It had close ties with the 11th century castle near Pieve (San Martino a Vado) which offered an easy crossing point (vado) on the Solano stream. Strada during the centuries has become the main regional town. It was recognised as such in a1776 Decree by the Grand Duke Pietro Leopoldo, naming it chief town of the Castel San Niccolò region, becoming first the Mayor’s headquarters and then administrative centre and Country Council. The town of Strada offers the visitor noteworthy tourist attractions.
The parish church in San Martino a Vado (begun in the 11th century) is worth visiting, being one of the most important romanesque churches in the Casentino area, probably built by the Countess Matilde di Canossa. The church has a typical romanesque structure with one nave and two aisles, divided into seven bays by six monolithic coloumns in sandstone, each with different capitals, all built by Lombard craftsmen in the 12th century. The detached frescoes that decorate the internal walls come from the parish church of San Niccolò (next to the castle) depicting a crucifixtion and Saint Nicholas with saints (14th century Florentine school). On the left wall next to the entrance a 17th century oil painting representing Saint Simon Stock who received a scapular from the Virgin Mary.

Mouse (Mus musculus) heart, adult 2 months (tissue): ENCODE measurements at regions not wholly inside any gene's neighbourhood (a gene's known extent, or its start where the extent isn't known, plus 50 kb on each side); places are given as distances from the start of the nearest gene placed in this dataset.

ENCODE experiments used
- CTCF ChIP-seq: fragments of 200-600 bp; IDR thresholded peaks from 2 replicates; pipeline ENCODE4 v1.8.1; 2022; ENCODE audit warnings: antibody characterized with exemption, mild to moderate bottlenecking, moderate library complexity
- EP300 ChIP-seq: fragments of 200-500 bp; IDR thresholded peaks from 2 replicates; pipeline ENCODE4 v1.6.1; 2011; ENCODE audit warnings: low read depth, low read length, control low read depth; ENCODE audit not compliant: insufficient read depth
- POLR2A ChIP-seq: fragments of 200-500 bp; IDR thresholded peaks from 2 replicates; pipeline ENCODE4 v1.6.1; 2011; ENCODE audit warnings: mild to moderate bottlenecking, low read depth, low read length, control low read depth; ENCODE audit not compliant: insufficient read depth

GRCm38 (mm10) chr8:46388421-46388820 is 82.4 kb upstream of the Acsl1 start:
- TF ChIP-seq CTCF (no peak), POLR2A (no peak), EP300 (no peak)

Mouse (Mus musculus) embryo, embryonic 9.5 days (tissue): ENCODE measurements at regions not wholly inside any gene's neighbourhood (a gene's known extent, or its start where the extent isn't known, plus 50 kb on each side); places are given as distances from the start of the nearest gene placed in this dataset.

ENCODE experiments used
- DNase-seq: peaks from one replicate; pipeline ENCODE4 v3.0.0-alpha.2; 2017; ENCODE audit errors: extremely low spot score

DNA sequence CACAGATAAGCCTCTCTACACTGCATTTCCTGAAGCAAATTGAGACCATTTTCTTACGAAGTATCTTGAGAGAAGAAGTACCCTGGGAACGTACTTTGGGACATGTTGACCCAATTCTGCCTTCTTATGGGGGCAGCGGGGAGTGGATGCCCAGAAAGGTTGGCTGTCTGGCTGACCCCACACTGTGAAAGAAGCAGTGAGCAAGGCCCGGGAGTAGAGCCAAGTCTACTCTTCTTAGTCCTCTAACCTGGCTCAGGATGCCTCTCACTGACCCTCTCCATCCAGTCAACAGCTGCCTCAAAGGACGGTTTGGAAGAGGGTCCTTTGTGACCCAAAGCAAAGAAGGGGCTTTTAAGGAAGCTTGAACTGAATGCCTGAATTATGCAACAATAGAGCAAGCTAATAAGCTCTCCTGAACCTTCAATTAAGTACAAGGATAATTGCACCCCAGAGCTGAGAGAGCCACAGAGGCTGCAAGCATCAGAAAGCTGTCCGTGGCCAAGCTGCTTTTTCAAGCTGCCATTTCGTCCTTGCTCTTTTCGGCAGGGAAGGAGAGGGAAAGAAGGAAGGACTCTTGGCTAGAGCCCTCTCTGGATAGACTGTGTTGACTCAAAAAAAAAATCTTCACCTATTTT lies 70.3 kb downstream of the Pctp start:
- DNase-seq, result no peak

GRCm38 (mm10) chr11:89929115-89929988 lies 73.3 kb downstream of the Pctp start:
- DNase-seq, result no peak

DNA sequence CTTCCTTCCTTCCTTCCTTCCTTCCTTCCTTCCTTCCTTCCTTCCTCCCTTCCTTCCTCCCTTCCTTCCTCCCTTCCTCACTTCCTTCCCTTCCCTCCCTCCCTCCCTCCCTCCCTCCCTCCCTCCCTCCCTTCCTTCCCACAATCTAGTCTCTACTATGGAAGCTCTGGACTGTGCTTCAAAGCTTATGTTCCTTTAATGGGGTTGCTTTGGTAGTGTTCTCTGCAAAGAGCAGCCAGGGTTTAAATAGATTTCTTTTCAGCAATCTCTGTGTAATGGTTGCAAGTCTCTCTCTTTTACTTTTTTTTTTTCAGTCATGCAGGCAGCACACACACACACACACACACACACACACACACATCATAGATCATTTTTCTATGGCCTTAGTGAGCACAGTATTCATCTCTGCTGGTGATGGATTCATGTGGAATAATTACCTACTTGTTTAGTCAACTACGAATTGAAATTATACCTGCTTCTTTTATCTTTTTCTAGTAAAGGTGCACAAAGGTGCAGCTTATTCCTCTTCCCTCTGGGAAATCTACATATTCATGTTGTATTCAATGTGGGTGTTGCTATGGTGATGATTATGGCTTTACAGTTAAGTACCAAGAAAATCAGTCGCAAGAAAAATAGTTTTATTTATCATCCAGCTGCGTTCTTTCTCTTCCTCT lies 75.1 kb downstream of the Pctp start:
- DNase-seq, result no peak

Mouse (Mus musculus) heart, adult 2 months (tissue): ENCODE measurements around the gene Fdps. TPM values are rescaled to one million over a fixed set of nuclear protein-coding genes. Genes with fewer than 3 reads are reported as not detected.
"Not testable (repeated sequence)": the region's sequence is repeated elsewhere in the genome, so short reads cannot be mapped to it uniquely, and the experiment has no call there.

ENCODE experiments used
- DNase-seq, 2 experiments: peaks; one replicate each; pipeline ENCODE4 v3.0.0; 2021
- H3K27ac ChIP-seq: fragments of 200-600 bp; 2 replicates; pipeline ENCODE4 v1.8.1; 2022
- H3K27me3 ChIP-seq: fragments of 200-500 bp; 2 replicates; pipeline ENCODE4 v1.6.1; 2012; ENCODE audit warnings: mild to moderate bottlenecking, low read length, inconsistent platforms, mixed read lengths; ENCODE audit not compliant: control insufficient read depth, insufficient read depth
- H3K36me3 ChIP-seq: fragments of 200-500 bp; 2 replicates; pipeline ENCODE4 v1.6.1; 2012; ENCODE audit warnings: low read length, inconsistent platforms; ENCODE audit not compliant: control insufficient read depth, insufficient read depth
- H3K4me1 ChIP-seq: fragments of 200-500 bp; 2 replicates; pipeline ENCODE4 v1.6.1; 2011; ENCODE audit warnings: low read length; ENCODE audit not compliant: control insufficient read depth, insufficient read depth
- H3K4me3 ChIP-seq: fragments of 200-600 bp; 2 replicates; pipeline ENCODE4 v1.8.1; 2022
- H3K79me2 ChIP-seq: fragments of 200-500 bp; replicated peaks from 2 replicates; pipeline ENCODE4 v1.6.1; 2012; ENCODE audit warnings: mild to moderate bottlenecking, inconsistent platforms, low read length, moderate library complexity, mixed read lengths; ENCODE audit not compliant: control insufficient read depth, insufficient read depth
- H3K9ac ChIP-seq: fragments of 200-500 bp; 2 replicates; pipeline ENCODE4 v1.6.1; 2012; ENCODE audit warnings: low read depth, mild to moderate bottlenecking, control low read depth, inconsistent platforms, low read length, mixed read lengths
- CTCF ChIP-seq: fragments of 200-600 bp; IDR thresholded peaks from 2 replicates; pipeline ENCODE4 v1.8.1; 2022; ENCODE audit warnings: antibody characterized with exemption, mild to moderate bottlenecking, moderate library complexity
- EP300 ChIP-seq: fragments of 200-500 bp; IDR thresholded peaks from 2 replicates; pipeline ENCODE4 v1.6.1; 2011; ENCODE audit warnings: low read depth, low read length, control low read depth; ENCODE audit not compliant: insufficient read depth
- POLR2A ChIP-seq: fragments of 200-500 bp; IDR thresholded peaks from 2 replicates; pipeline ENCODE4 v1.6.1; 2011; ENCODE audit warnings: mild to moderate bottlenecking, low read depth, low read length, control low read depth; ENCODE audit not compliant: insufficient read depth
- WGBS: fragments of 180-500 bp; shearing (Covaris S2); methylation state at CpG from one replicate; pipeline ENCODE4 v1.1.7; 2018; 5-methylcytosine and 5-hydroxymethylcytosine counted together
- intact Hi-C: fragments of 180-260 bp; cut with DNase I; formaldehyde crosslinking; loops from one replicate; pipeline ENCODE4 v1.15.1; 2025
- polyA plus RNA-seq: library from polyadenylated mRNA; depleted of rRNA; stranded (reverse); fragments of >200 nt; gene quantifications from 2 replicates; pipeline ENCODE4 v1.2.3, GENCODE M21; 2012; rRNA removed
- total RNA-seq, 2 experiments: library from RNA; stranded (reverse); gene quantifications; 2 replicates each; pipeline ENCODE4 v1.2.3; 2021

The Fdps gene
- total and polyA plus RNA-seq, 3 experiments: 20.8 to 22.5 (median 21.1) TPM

The charming town centre with Piazza Matteotti, is lined by the austere Vettori and Vettori-Tommasi palaces. The Loggia del Grano with its five bays, round sandstone arches and ancient pavillion roofing dominates the square. The 15th century Visitazione Chapel can be found on the side, containing a painting representing the crowned Virgin Mary by Santi di Tito (1580), a work by Giovan Francesco Guerrieri the “Virgin Mary with baby and saints” (1600). Next to the Loggia is the ancient council headquarters, recently restored and now used as a library.
The powerful 17th century building “Collegio” is closely bound to Strada’s history, found immediately above the inhabitated area on a hill and once used as a Seminary initially by the Jesuits, then the Salesians and finally by the Fiesole Diocese. It is now partially used for public housing. Strada in Casentino is also known as the stonecutters town, in virtue of the ancient sandstone quarries in the area and the many stonemasons artefacts found here, all items used for adorning houses and palaces in many Tuscan cities. Each year at the beginning of September the “Stonecutters Show” takes place, where stonemasons and sculptors from all over Italy participate.